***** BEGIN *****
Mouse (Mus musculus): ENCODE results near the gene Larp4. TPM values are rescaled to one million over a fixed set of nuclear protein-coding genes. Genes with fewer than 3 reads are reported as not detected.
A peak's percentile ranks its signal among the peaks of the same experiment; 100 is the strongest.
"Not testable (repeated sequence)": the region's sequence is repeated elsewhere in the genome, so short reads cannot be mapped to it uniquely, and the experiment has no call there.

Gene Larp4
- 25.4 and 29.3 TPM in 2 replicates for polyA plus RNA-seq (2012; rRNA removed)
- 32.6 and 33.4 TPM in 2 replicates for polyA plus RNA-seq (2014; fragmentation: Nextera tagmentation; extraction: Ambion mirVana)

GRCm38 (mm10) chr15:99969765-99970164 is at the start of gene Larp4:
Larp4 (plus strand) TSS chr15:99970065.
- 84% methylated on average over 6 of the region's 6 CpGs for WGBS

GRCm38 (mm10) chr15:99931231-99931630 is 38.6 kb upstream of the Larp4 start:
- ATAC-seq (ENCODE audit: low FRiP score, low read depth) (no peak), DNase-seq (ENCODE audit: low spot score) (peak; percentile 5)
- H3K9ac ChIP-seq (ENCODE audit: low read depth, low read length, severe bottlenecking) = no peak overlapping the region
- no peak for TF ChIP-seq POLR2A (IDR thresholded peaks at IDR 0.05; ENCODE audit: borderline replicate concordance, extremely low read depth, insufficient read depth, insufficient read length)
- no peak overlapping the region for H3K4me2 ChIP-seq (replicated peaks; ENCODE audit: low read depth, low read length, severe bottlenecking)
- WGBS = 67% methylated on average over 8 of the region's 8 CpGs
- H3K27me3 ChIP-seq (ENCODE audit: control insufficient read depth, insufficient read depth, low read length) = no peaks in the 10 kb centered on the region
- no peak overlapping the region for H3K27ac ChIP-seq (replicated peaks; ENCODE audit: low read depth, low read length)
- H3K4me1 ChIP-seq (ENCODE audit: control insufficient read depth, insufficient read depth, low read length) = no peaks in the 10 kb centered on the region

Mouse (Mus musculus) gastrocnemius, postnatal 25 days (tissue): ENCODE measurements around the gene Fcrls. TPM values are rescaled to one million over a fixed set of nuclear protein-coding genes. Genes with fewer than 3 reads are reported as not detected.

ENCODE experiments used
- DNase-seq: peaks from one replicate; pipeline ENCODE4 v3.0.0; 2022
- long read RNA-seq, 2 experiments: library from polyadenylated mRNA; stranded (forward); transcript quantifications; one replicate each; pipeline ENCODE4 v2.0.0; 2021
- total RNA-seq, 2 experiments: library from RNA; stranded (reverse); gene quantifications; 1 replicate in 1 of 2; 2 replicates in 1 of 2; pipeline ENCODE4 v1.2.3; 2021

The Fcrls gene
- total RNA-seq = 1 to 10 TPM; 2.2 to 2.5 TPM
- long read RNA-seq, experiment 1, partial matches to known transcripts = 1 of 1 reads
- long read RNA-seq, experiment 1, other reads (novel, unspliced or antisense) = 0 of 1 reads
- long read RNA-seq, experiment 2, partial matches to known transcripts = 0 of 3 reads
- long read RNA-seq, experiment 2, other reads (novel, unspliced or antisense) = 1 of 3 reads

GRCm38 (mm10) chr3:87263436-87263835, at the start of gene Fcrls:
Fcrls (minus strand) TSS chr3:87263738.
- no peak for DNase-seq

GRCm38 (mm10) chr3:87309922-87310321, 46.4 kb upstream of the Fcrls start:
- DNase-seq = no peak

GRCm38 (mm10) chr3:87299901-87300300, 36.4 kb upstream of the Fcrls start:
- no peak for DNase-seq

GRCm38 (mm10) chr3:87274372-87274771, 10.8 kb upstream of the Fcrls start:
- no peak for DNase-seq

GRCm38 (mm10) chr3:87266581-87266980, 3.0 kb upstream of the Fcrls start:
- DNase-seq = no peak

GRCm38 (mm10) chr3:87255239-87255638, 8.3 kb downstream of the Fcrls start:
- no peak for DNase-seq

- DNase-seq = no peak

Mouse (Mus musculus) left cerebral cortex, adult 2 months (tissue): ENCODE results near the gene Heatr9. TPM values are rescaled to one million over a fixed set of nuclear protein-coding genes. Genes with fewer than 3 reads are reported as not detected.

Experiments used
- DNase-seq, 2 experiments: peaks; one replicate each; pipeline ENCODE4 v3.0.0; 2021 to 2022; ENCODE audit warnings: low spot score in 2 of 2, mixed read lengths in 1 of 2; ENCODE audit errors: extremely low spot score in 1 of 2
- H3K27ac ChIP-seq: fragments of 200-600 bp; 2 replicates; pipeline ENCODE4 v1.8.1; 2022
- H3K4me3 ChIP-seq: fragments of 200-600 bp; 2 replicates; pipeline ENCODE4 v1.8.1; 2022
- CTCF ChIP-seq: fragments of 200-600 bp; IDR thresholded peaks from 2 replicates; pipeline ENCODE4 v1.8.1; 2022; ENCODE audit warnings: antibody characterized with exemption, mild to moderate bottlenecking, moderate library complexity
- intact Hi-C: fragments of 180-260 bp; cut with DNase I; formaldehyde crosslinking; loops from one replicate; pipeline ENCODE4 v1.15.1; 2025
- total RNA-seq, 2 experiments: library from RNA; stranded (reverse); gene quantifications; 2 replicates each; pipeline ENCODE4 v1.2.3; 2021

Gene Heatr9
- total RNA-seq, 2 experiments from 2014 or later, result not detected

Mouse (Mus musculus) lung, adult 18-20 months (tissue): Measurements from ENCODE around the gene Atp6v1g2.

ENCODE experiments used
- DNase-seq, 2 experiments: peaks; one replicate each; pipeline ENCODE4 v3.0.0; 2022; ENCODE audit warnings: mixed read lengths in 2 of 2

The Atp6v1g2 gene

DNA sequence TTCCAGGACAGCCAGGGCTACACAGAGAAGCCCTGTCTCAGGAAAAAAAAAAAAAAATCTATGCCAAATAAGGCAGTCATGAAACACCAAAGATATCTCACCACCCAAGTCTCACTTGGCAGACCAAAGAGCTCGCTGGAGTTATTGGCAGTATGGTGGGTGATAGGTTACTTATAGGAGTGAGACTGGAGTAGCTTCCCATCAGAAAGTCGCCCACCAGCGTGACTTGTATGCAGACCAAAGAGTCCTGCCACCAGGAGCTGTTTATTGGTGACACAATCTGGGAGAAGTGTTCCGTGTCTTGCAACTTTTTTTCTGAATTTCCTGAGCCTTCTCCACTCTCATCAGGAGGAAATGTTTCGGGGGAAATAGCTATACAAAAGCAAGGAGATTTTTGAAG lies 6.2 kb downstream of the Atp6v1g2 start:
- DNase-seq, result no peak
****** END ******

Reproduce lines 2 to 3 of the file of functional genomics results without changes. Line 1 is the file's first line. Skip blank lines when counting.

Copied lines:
A peak's percentile ranks its signal among the peaks of the same experiment; 100 is the strongest.
"Not testable (repeated sequence)": the region's sequence is repeated elsewhere in the genome, so short reads cannot be mapped to it uniquely, and the experiment has no call there.